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Thursday, March 10, 2011

USTA Spring Nationals Start Sunday; ISC Acceptances; Stephens, McHale Win at Indian Wells; Duval, Sock, Harrison Featured on CNN

I'm getting ready to head to Mobile for the USTA 18s Spring Nationals, which begin on Sunday, so I'm going to make this post as brief as possible.

I don't have the complete list of wild cards for Mobile, but one big name not previously on the list of competitors who is now there is Gabrielle Andrews, the 14-year-old Californian who won the Winter Nationals, and will undoubtedly be the top seed at this National Championship. Eric Johnson, the boys 18s Winter National champion, received direct entry into Mobile. For the complete list of competitors, see the TennisLink site.

The list of acceptances for the International Spring Championships in Carson, California has been published. Grace Min, who is in the quarterfinals at the $25,000 Pro Circuit event in Clearwater this week, has entered, as has Madison Keys. Bjorn Fratangelo, who is No. 14 in the ITF Junior rankings, leads the boys acceptances. For the complete acceptance lists, see the ITF website. The 16s acceptance lists can be found on the tournament's page at usta.com.

Today in Indian Wells, both Sloane Stephens, who turns 18 in ten days, and Christina McHale, who will be 19 in May, won their opening round matches at the BNP Paribas Open, joining fellow wild card CoCo Vandeweghe in the second round. McHale beat Akul Amanmuradova of Uzbekistan 6-3, 6-1; Stephens took out qualifier Jamie Hampton 6-2, 6-4. Next up for Stephens is top-ranked Caroline Wozniacki of Denmark. McHale plays No. 11 seed Svetlana Kuznetsova of Russia, Vandeweghe faces No. 6 seed Jelena Jankovic of Serbia.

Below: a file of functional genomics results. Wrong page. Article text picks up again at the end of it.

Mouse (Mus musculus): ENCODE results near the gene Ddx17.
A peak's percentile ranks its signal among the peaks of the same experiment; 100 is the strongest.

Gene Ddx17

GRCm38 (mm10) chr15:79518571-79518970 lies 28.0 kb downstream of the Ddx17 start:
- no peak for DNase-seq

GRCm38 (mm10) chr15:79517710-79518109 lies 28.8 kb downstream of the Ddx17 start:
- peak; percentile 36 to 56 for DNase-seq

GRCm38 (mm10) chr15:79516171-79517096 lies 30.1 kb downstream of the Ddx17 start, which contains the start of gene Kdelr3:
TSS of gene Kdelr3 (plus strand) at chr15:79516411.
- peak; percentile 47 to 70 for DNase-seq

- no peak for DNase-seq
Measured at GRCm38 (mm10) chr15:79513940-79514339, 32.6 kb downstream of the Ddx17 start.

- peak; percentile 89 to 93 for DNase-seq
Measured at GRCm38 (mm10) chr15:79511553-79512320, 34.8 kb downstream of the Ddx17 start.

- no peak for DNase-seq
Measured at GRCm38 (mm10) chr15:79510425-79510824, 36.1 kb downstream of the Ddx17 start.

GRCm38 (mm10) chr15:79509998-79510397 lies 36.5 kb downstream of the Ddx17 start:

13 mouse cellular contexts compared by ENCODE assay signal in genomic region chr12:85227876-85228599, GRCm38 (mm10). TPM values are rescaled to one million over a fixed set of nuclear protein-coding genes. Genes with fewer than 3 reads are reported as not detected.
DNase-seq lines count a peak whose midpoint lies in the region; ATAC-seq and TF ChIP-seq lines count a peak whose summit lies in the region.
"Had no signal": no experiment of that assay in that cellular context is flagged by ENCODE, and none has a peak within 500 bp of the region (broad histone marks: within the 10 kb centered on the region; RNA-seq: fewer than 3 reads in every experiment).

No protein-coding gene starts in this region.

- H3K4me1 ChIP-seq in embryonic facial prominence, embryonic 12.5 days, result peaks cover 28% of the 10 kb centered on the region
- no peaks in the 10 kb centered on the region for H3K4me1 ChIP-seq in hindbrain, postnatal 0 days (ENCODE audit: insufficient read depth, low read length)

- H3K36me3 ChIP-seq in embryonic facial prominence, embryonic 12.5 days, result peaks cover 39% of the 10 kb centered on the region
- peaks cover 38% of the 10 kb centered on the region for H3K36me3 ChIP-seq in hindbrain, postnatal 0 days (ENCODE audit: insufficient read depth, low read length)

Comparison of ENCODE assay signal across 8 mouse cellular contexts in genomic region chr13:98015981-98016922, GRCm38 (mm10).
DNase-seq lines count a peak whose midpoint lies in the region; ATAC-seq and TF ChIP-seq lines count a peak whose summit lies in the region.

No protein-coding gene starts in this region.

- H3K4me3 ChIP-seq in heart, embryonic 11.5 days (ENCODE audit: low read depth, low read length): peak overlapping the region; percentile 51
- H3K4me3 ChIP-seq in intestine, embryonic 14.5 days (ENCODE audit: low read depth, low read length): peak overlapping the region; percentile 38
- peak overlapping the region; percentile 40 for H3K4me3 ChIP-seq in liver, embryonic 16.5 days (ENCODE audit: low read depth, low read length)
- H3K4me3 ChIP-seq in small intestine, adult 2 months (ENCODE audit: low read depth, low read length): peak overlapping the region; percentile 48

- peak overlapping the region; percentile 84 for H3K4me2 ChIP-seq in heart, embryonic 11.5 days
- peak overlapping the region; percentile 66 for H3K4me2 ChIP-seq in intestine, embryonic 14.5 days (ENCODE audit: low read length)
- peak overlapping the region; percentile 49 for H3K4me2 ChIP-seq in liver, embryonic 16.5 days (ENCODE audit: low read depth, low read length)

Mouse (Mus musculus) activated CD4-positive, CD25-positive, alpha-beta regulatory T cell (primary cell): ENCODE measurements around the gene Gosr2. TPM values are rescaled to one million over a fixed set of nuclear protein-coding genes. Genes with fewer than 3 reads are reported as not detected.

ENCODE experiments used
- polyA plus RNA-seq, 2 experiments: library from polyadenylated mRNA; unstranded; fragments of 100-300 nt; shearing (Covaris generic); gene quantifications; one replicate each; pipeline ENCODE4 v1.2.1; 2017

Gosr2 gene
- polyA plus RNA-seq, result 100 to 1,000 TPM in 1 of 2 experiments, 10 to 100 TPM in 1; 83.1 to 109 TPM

US qualifiers Tim Smyczek, Donald Young and Ryan Sweeting also won their first round matches today. For complete results, see the tournament website.

CNN put up two videos today about US juniors, although Vickie Duval is discussed only in terms of her Haitian background. But aside from that, the story details her father's life-threatening injuries in the Haitian earthquake last year, and what the Kitchen family did to help them. It was a great story then and it remains so, although Duval's father has been unable to resume his medical practice due to the injuries he suffered. The video can be found here.

CNN also filmed a short feature at the recent Delray International Tennis Championships, where they spoke to Mardy Fish and Jack Sock, along with USTA Head of Men's Tennis Jay Berger, who is referred to as a former USTA National Coach, which I guess isn't wrong, but doesn't exactly emphasize his current influence in that organization. Ryan Harrison and John Isner are also discussed in the segment, which is entitled "America's Next Tennis Ace."


Jon from PBG said...

I think Sock and Harrison are amazing young men and very nice players. But we always skirt around the real issue, we don't get our top athletes into tennis.

You hand Kobe at 18 years old a baseball glove, a soccer ball, a basketball and he would blow you away with his athletic ability. Same with an 18 year old Allen Iverson. Not talking character, just pure athletic skills.

No offense, but Sock and Harrison are just not going to blow you away with pure athletic ability. They are decent athletes who have worked themselves into being very good tennis players. And you wonder in the end if America will ever have a #1 male tennis player again until we get a rare freakish athlete who plays tennis from age 5.